Chicago Crime Lab’s CVILA Inaugural Cohort Graduates at White House, VP Harris Gives Praise
The University of Chicago Crime Lab’s Community Violence Intervention Leadership Academy (CVILA) made its mark from city streets to the White House with the graduation of its inaugural cohort on Friday, February 9, 2024 in Washington, D.C.
Thirty-one community violence intervention (CVI) leaders from 21 cities across the country were recognized at the ceremony which was the culmination of a six-month educational program aimed at improving the effectiveness of CVI organizations and supporting their mission to reduce gun violence. The event was hosted by the newly-established White House Office of Violence Prevention (OGVP) and capped off an awareness week focused on combating gun violence in Black communities.
Metropolitan Peace Initiatives (MPI) Associate Director of Crisis Prevention & Response Unit (CPRU) Rodney Phillips, Institute for Nonviolence Chicago (INVC) Director of CVI Samuel Castro, and UCAN Vice President of Violence Intervention and Prevention Services Edwin Galletti were among the graduates currently representing Communities Partnering 4 Peace (CP4P). The coalition, convened by MPI, comprises 13 nonprofit organizations focused on gun violence prevention across 28 neighborhoods in Chicago. Its strategy consists of four core pillars: a philosophy of nonviolence, trauma-informed care, hyperlocal collaboration, and restorative justice.
“Being a member of the first cohort, it means something to me because I like to be a part of something that’s groundbreaking and history-making. So being with this group, I learned a lot and was around a lot of experienced individuals in the CVI space. It took my learning of CVI to another level,” Phillips said following the graduation. His cohort took on the curriculum which combined classroom instruction with immersive learning labs located in Chicago, New York, and Oakland.
Former YMCA of Metro Chicago Executive Director Jaunita Pye and Chicago CRED Strategic Initiatives Manager Jason Little were also part of the graduating class. They both previously graduated from the Metropolitan Peace Academy, representing Cohort 2 and Cohort 6, respectively.
Vice President Kamala Harris offered remarks praising the work of CVI and acknowledged the accomplishments of the graduates who are not only putting forth the effort to reduce harm in their cities, but are also investing in the great potential of individuals and families.
“I would say [this is] a historic day. These role models being the inaugural class to graduate are going to now be the ones who can show folks how it gets done. […] The brilliance of this inaugural class and its leaders is the ability to see what can be, unburdened by what has been, and then to make it real in a way that will be replicated around our country,” Vice President Harris said.
The vision of CVI also builds on President Joe Biden’s Safer America Act, which pushes to invest in public safety strategies such as mental health services; victim services; and afterschool, educational, and employment programs for youth. Vice President Harris said she believes CVILA can be a model that supports CVI organizations in helping people heal from trauma.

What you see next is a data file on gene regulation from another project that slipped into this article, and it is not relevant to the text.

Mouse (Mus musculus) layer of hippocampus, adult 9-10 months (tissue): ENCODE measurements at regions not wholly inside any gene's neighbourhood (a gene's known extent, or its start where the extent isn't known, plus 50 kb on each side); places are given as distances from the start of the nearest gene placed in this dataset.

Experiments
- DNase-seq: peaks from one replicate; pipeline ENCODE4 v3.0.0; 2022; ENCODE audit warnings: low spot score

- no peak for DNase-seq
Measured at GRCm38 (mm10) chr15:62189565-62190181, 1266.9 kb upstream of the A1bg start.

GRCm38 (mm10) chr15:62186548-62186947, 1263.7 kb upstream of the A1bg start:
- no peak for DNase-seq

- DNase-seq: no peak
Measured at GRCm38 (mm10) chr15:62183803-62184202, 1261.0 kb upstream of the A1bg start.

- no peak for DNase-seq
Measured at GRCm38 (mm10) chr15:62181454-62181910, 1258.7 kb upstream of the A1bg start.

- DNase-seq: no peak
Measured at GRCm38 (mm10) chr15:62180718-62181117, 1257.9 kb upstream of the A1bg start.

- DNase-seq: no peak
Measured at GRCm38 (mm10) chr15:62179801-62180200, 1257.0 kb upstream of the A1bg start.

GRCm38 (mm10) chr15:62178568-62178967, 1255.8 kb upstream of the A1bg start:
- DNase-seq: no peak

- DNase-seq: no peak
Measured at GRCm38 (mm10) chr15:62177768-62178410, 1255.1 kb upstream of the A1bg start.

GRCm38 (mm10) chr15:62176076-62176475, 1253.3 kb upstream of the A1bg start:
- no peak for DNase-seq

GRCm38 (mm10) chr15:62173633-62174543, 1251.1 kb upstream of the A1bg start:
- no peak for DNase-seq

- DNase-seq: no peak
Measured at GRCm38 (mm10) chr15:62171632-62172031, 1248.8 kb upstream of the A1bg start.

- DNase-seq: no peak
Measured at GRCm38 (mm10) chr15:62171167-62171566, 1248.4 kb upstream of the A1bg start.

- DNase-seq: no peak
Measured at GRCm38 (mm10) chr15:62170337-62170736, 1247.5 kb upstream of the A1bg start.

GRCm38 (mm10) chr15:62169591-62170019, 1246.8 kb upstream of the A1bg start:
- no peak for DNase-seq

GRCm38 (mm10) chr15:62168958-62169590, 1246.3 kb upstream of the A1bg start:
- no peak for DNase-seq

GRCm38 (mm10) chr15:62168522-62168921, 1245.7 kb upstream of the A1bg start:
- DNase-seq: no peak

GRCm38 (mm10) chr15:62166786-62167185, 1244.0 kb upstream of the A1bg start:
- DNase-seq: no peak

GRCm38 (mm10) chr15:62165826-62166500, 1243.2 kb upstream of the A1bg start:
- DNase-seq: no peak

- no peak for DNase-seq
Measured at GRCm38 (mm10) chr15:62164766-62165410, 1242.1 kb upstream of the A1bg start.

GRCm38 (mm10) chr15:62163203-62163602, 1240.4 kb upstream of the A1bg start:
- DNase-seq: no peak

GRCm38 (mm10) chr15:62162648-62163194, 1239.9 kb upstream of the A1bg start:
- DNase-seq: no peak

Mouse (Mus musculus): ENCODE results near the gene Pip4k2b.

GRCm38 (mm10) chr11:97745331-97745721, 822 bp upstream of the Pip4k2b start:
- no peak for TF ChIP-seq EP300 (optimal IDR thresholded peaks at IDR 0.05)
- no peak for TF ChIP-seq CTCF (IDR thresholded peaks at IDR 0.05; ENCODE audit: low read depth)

“One of the residual effects of the violence that we witness and see and that the community experiences is an extraordinary level of trauma, which is inherited not genetically, but it is inherited,” Vice President Harris said. “And unless there is significant intervention that includes putting the resources into diagnosis and treatment, the trauma will continue to be inherited and perpetuate itself in behaviors that are often unproductive.”
Maryland Governor Wes Moore was also in attendance to congratulate the cohort and to further reiterate the issue of gun violence as a public health crisis. Earlier this year, he set forth a proposal to improve public health by creating a statewide Center for Firearm Violence Prevention and Intervention, a first in the nation.
“When you hear pundits talk about [public safety], they talk about public safety with a sense of simplicity, instead of being willing to deal into the complexity in the way that people actually live,” Governor Moore said.
“We need you all. We need you graduates to keep doing what you’re doing. We need you to keep believing in the way you’re believing. We need you to love the way that you’re loving. To all the graduates today, you are not just making history, but because of the work that you are doing every single day you will make gun violence history in your communities.”
Graduates heard additional remarks from CVILA Executive Director Dr. Chico Tillmon, Crime Lab Faculty Director Dr. Jens Ludwig, Crime Lab Executive Director Roseanna Ander, Assistant Attorney General Amy L. Solomon, OGVP Deputy Director Rob Wilcox, and fellow cohort members Myesha Watkins (Executive Director, Cleveland Peacemakers Alliance) and Little, among others.
With a stamp of approval from the Biden-Harris administration, the CVILA will move forward with a new cohort of leaders later this year. The program is a part of the Crime Lab’s Community Safety Leadership Academies (CSLA), an initiative to train the next generation of CVI and policing leaders from across America. For more information or to apply to join an upcoming cohort, visit the CVILA here.